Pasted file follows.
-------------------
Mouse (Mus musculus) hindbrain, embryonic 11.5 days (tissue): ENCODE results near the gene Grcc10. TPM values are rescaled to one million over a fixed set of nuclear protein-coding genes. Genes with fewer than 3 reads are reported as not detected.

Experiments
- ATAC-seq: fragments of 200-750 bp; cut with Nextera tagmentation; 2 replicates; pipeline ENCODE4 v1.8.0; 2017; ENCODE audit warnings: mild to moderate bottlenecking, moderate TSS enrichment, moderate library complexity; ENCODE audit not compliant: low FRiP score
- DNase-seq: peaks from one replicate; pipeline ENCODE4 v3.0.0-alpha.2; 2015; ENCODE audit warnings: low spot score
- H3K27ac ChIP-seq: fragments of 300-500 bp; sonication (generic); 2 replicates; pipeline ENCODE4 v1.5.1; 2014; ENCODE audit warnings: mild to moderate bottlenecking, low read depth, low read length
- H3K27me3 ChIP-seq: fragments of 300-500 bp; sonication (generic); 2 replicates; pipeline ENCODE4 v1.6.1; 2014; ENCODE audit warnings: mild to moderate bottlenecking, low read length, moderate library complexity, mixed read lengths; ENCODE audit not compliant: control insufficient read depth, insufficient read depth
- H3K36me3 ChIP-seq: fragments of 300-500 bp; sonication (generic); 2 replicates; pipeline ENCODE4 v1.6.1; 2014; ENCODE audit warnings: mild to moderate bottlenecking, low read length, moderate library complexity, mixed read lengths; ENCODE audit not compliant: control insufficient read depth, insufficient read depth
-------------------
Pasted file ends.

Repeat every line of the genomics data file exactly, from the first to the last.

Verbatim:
Mouse (Mus musculus) hindbrain, embryonic 11.5 days (tissue): ENCODE results near the gene Grcc10. TPM values are rescaled to one million over a fixed set of nuclear protein-coding genes. Genes with fewer than 3 reads are reported as not detected.

Experiments
- ATAC-seq: fragments of 200-750 bp; cut with Nextera tagmentation; 2 replicates; pipeline ENCODE4 v1.8.0; 2017; ENCODE audit warnings: mild to moderate bottlenecking, moderate TSS enrichment, moderate library complexity; ENCODE audit not compliant: low FRiP score
- DNase-seq: peaks from one replicate; pipeline ENCODE4 v3.0.0-alpha.2; 2015; ENCODE audit warnings: low spot score
- H3K27ac ChIP-seq: fragments of 300-500 bp; sonication (generic); 2 replicates; pipeline ENCODE4 v1.5.1; 2014; ENCODE audit warnings: mild to moderate bottlenecking, low read depth, low read length
- H3K27me3 ChIP-seq: fragments of 300-500 bp; sonication (generic); 2 replicates; pipeline ENCODE4 v1.6.1; 2014; ENCODE audit warnings: mild to moderate bottlenecking, low read length, moderate library complexity, mixed read lengths; ENCODE audit not compliant: control insufficient read depth, insufficient read depth
- H3K36me3 ChIP-seq: fragments of 300-500 bp; sonication (generic); 2 replicates; pipeline ENCODE4 v1.6.1; 2014; ENCODE audit warnings: mild to moderate bottlenecking, low read length, moderate library complexity, mixed read lengths; ENCODE audit not compliant: control insufficient read depth, insufficient read depth